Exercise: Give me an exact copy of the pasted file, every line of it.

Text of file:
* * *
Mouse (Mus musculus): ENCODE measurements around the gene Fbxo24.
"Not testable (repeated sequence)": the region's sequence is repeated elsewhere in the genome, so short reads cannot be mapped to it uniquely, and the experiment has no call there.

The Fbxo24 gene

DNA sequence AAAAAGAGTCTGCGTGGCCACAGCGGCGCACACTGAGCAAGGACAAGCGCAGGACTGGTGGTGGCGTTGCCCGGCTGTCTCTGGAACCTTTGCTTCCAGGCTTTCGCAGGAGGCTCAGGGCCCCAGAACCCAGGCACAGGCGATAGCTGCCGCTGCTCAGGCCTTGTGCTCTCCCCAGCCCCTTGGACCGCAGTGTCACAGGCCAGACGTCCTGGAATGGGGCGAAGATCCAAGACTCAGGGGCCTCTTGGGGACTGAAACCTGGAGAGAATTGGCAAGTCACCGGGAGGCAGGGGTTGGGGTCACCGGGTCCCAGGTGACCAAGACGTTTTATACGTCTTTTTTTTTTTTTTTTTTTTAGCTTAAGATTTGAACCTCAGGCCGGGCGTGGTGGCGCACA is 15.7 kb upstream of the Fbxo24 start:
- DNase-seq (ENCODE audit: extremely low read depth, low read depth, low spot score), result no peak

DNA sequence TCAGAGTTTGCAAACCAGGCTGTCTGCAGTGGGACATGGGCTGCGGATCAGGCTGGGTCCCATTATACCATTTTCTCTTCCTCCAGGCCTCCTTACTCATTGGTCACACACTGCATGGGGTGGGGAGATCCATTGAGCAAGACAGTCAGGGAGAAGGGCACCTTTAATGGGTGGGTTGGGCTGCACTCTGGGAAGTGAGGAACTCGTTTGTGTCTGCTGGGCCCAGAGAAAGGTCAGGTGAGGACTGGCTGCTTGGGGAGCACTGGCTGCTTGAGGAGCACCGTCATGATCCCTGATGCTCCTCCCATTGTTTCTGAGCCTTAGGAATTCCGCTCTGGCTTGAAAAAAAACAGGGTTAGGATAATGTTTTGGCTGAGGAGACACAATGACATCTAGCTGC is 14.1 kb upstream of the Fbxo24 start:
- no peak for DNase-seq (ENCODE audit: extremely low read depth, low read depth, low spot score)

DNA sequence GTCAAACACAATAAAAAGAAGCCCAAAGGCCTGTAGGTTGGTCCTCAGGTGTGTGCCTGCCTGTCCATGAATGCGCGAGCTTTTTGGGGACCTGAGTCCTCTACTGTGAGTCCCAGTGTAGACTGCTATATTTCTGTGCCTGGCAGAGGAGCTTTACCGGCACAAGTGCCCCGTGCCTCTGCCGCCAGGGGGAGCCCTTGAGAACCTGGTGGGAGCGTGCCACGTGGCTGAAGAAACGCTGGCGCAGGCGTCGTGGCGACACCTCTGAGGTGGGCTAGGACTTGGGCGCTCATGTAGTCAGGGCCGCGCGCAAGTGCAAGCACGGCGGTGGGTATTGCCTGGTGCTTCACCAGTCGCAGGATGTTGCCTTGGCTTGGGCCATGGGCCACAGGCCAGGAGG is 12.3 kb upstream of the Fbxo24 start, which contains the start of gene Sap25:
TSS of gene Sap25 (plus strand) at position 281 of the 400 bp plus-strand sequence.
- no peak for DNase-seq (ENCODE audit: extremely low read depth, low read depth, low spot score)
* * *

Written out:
Mouse (Mus musculus): ENCODE measurements around the gene Fbxo24.
"Not testable (repeated sequence)": the region's sequence is repeated elsewhere in the genome, so short reads cannot be mapped to it uniquely, and the experiment has no call there.

The Fbxo24 gene

DNA sequence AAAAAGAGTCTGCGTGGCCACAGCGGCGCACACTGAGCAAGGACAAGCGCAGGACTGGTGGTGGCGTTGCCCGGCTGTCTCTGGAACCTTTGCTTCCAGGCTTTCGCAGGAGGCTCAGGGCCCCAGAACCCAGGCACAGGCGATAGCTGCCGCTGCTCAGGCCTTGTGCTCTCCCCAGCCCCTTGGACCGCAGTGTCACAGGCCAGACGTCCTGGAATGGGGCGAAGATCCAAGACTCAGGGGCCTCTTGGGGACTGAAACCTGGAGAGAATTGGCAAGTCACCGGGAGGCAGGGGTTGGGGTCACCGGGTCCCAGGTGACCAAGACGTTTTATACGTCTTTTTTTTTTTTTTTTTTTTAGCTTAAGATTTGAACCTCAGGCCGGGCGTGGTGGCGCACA is 15.7 kb upstream of the Fbxo24 start:
- DNase-seq (ENCODE audit: extremely low read depth, low read depth, low spot score), result no peak

DNA sequence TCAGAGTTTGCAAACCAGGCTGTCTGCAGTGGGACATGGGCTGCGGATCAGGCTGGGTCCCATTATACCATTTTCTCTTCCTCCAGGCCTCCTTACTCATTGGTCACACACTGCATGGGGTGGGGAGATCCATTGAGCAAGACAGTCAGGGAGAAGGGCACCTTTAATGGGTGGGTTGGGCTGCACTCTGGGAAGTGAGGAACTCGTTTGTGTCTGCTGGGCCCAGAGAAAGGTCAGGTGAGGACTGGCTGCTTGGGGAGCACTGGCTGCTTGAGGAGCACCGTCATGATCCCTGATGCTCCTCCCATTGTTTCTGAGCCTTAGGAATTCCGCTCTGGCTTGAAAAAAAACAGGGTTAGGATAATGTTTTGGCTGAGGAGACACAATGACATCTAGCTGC is 14.1 kb upstream of the Fbxo24 start:
- no peak for DNase-seq (ENCODE audit: extremely low read depth, low read depth, low spot score)

DNA sequence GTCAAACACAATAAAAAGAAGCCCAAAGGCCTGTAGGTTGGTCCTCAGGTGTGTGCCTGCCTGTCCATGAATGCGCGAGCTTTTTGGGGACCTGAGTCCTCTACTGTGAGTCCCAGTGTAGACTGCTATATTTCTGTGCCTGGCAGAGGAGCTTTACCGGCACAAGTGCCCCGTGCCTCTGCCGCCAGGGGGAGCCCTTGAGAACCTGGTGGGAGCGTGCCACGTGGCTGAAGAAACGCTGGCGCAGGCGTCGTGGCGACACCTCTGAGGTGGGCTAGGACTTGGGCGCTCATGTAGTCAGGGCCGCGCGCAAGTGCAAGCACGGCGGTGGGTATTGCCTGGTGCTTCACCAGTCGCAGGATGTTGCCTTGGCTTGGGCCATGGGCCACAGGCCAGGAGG is 12.3 kb upstream of the Fbxo24 start, which contains the start of gene Sap25:
TSS of gene Sap25 (plus strand) at position 281 of the 400 bp plus-strand sequence.
- no peak for DNase-seq (ENCODE audit: extremely low read depth, low read depth, low spot score)